Kath Noble

Talk, but don’t be stupid!

Posted in The Island by kathnoble on April 2, 2008

How the British did a deal with the IRA and why the LTTE won’t follow suit.

It is always interesting to see what happens when somebody suggests that Western governments should talk to terrorists. Advice given to this country with so much energy and enthusiasm over the years is shamelessly abandoned in the time it takes to summon up a mouthful of bile.

Such despicable people cannot be reasoned with, we are told. Military solutions become viable and political compromises are suddenly unthinkable, while debates on the subject are reinterpreted as unacceptable signs of weakness. Concerns are aired about setting precedents that might encourage others to use violence in advancing their pet causes, and patriotic speeches are made emphasising the greatness of their enduring democratic traditions. Negotiations are simply and very firmly dismissed from the agenda.

Britain had one of those moments last week. Jonathan Powell, Tony Blair’s Chief of Staff throughout his ten years as Prime Minister, published a book about the peace process in Northern Ireland. Labour came to power in May 1997, and the following decade saw the IRA reinstate its ceasefire in July 1997, Sinn Fein sign up to a framework agreement with the British and Irish governments in April 1998, the IRA start putting its weapons out of use in October 2001, the IRA declare that its war was over in July 2005, and Sinn Fein enter the Northern Ireland executive with its chief negotiator as Deputy First Minister in May 2007.

Terrorists gave up their guns and an unpleasant chapter in our history was over. It was a triumph that many people would dearly love to see replicated elsewhere.

Jonathan Powell thinks he knows how to do it. The British government tried for long years to wipe out the IRA, but Labour apparently solved the problem by abandoning the old policy of not talking to terrorists and enthusiastically engaging in a political process with Sinn Fein. The IRA was transformed.

Dialogue is said to be the answer. And Jonathan Powell claims that it will even work with Al Qaeda. 

Al Qaeda has a political project too, although it is nowhere near as clear cut as that of the IRA. Osama bin Laden sometimes talks about the establishment of a caliphate from Spain to Indonesia, but his statements most often refer to Western support for Israel and for the current regimes in Saudi Arabia, Egypt, Jordan and Pakistan, and to Western troops invading Iraq and Afghanistan and setting up bases in other Muslim lands. We don’t know. Al Qaeda might just want to destroy the West. Osama bin Laden might not be satisfied unless the whole world converted to his peculiar version of Islam.

Jonathan Powell wants to find out. Al Qaeda is popular in parts of the Muslim world, just as the IRA was amongst Catholics in Northern Ireland. Jonathan Powell says that he would already be seeking to open a channel to Osama bin Laden if he were still working for the British government.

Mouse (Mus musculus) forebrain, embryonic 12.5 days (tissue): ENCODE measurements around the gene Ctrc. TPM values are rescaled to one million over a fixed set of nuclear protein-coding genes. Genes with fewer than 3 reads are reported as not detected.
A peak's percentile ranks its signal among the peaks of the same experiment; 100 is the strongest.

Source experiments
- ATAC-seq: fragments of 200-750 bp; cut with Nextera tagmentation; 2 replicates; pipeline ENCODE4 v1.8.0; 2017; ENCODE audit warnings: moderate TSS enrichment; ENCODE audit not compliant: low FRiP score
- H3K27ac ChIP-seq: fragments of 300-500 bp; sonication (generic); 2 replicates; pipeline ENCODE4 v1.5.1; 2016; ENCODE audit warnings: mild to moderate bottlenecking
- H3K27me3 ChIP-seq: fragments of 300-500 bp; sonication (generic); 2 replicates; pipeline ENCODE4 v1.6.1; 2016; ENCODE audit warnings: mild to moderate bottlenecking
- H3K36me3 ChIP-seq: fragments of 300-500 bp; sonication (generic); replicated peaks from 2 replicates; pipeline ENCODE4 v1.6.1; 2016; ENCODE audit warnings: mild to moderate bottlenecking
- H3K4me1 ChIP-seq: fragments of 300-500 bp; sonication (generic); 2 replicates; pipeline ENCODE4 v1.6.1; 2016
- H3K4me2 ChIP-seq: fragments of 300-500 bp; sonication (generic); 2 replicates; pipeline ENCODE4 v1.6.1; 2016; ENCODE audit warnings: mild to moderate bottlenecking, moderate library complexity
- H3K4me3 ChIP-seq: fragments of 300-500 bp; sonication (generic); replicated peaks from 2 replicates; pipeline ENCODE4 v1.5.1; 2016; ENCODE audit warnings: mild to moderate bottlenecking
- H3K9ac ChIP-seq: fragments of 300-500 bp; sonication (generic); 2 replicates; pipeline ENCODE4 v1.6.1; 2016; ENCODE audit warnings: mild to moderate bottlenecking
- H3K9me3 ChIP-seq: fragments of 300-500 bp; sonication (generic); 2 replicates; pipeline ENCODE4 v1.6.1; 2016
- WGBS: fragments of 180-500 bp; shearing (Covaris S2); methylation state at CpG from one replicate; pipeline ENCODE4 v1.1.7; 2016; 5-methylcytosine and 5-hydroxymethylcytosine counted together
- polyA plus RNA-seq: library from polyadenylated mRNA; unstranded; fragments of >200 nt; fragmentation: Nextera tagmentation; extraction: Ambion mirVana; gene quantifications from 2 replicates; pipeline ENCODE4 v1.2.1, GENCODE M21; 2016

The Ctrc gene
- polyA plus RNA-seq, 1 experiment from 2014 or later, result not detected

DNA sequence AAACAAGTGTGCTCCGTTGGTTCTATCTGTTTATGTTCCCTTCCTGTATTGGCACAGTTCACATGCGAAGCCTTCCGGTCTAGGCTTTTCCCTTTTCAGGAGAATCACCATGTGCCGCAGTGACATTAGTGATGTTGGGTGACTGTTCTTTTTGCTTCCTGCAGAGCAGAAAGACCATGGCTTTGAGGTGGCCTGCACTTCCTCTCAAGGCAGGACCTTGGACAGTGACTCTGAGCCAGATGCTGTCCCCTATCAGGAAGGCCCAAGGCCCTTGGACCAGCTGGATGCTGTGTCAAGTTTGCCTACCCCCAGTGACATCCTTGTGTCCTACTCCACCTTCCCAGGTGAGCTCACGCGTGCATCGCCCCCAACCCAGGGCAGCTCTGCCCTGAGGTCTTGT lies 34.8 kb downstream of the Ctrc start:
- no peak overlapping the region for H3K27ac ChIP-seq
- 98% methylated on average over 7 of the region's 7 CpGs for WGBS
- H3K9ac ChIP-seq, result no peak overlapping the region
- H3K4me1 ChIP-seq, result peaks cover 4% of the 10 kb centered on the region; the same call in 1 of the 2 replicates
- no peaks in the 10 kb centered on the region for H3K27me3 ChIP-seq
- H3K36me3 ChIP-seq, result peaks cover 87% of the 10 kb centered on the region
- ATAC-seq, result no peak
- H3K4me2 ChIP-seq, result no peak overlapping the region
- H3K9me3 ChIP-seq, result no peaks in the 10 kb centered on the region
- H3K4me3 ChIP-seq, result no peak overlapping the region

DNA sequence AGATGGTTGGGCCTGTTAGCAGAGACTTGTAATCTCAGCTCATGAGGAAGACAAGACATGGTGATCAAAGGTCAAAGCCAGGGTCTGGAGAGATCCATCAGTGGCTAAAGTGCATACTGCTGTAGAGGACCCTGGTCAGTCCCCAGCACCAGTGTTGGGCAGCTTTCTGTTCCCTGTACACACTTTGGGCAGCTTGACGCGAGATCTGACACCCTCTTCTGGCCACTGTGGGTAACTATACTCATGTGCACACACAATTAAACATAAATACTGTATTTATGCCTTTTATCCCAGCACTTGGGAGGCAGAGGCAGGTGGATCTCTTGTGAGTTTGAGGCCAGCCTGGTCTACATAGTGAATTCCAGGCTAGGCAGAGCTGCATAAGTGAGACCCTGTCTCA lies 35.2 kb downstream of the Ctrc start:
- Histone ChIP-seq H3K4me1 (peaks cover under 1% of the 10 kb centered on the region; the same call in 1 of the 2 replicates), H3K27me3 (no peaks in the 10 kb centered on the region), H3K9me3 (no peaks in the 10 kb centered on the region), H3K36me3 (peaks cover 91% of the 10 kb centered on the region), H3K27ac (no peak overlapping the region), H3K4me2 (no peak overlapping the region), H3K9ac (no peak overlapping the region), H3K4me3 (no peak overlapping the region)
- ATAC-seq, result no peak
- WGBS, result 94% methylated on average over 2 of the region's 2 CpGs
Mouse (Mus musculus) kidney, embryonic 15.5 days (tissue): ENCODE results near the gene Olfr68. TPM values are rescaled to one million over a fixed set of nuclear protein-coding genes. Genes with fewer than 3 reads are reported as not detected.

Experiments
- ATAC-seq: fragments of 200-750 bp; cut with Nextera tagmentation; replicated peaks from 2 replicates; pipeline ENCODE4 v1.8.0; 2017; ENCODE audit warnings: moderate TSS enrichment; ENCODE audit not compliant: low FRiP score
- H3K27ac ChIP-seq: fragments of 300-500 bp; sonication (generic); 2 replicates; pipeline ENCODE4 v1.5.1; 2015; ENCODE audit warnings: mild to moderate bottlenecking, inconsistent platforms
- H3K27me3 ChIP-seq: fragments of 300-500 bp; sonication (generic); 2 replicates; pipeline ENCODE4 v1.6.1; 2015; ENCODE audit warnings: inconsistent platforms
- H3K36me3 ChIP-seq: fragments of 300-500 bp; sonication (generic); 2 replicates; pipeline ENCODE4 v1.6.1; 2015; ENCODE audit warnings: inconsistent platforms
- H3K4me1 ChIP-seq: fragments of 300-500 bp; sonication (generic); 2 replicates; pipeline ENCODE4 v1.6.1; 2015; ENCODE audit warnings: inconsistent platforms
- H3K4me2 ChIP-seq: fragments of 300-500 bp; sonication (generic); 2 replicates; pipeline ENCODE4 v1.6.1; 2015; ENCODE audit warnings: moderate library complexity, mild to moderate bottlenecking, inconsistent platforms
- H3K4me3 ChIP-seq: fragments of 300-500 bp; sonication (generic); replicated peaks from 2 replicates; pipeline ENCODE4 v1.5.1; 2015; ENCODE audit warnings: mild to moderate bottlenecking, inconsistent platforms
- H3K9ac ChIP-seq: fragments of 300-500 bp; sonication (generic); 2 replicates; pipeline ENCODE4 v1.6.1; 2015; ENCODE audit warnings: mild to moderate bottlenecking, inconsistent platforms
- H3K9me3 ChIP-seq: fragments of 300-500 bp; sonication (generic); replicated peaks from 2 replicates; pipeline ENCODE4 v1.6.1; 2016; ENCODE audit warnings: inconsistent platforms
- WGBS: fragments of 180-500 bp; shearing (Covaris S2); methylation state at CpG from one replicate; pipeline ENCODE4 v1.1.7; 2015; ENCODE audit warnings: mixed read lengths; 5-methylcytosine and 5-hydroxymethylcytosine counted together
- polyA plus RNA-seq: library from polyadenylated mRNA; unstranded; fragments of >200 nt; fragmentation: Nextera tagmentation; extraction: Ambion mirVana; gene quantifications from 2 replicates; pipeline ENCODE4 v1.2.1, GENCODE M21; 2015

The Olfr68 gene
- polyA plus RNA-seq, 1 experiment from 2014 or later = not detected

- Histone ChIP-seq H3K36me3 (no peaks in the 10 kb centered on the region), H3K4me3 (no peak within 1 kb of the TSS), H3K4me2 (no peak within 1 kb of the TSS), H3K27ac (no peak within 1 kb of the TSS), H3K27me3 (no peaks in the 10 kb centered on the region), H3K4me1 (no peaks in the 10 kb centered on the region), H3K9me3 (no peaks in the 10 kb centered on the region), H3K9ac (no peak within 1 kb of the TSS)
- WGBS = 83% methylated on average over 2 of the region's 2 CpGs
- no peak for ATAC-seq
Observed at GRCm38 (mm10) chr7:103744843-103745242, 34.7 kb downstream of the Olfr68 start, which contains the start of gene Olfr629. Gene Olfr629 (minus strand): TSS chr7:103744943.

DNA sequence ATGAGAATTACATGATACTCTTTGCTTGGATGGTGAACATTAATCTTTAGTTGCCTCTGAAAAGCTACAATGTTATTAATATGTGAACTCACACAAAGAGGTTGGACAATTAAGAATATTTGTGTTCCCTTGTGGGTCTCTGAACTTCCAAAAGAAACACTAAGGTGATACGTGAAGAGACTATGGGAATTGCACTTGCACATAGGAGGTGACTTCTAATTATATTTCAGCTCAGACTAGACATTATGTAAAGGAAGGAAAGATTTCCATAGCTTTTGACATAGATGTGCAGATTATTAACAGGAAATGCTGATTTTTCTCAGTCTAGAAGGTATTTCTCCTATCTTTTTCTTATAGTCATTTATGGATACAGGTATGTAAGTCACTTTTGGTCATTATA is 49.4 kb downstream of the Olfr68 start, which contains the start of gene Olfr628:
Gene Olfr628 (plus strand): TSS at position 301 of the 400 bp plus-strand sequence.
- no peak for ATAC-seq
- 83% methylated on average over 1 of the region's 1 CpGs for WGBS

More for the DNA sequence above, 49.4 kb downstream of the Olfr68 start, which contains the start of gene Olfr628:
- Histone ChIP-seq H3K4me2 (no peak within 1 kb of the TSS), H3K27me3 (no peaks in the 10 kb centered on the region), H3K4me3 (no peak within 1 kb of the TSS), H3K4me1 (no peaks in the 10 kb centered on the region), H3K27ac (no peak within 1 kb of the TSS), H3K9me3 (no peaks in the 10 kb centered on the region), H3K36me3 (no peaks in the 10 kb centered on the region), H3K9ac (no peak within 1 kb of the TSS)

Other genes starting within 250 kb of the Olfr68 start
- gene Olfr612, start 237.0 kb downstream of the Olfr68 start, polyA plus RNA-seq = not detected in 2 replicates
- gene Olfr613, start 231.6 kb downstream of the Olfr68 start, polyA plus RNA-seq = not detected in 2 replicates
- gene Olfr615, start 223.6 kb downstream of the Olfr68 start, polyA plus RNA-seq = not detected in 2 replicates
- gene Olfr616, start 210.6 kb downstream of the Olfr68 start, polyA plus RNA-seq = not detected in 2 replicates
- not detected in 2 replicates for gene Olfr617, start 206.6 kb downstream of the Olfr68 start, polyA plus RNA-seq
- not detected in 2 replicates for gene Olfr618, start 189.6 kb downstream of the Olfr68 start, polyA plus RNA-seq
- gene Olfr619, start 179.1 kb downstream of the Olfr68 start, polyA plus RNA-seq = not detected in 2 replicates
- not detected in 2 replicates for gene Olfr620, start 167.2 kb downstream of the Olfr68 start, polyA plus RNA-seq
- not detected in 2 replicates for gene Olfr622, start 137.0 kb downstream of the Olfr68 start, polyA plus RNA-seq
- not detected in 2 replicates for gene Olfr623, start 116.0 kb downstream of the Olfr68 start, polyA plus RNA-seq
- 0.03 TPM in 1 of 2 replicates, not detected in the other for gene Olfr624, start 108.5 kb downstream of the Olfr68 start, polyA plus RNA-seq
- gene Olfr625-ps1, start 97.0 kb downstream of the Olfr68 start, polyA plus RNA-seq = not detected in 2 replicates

Britain was pretty much universally shocked. Gordon Brown made it clear that he was going to do no such thing by maintaining a very stony silence, and the Foreign Office statement was acerbic in its brevity: ‘It is inconceivable that Her Majesty’s government would ever seek to reach a mutually acceptable accommodation with a terrorist organisation like Al Qaeda.’

The Sri Lankan government has more important things to worry about than whether its counterpart in Britain talks to Al Qaeda. Sri Lankans have suffered a lot during the long years of conflict here, and most people would be happy if a deal could be done with the LTTE. Principles are very nice, but practical solutions are needed too. 

Northern Ireland was the same. The British government prioritised peace over justice, and this judgement met with the approval of the vast majority of both Catholics and Protestants. The IRA compromised.

Sri Lankans might well wonder why there has been no such success in this country. The Sri Lankan government has long accepted the idea of a negotiated settlement, and official delegations have talked on numerous occasions and at great length with the LTTE.

Jonathan Powell is deceiving himself and misleading the rest of us with regard to Northern Ireland. It was what happened before he got involved that really mattered. Labour had a relatively easy time bringing the peace process to an end.

The IRA had come to two important conclusions by the 1990s. First, the British weren’t going to be forced out of Northern Ireland. The IRA was able to inflict considerable economic damage through its bombing campaigns, but it couldn’t destabilise the country. The British Army was increasingly able to counter its tactics, and it was seriously infiltrated by British intelligence. Fewer soldiers were getting killed. The British government was willing to absorb the cost of maintaining its security apparatus and rebuilding the destroyed infrastructure, and the British public had almost become used to the idea of IRA violence.

In the late 1980s, the IRA failed in an attempt to intensify the conflict after receiving a major arms shipment from Libya. The British response was harsh. Special Forces stepped up their ambushes on IRA members, and Loyalist paramilitaries initiated an assassination campaign against Sinn Fein and Catholic civilians. The IRA wasn’t defeated, but its leaders understood that military action was never going to bring them to their goal of a united Ireland.